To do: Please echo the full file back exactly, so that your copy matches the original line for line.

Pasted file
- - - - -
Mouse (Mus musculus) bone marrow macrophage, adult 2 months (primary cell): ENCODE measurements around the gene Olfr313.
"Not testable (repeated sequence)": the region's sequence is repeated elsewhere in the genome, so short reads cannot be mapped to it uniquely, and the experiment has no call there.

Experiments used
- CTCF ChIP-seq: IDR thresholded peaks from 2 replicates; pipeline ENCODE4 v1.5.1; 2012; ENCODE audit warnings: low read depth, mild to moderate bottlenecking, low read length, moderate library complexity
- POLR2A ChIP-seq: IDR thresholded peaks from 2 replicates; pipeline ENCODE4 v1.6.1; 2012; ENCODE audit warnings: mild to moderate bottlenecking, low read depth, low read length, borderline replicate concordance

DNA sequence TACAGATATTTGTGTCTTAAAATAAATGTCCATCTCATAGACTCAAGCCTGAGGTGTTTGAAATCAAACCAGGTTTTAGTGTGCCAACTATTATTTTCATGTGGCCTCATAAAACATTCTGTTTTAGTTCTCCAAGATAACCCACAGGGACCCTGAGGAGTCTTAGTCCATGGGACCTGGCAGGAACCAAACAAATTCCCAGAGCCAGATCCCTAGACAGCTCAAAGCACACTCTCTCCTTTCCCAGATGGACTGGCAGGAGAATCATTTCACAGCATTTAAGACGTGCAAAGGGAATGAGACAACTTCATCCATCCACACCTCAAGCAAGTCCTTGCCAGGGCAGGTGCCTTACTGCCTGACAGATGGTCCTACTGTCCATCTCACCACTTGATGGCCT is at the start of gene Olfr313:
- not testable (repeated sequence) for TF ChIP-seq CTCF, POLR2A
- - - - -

Mouse (Mus musculus) bone marrow macrophage, adult 2 months (primary cell): ENCODE measurements around the gene Olfr313.
"Not testable (repeated sequence)": the region's sequence is repeated elsewhere in the genome, so short reads cannot be mapped to it uniquely, and the experiment has no call there.

Experiments used
- CTCF ChIP-seq: IDR thresholded peaks from 2 replicates; pipeline ENCODE4 v1.5.1; 2012; ENCODE audit warnings: low read depth, mild to moderate bottlenecking, low read length, moderate library complexity
- POLR2A ChIP-seq: IDR thresholded peaks from 2 replicates; pipeline ENCODE4 v1.6.1; 2012; ENCODE audit warnings: mild to moderate bottlenecking, low read depth, low read length, borderline replicate concordance

DNA sequence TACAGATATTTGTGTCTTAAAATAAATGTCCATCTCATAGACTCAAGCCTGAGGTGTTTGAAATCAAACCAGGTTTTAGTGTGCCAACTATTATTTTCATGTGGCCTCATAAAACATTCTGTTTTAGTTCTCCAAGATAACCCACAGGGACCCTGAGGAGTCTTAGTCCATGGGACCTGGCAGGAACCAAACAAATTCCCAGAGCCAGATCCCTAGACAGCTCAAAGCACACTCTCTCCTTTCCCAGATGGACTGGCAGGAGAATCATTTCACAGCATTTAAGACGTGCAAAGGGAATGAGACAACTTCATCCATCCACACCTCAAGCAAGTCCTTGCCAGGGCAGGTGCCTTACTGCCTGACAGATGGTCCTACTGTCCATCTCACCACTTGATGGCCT is at the start of gene Olfr313:
- not testable (repeated sequence) for TF ChIP-seq CTCF, POLR2A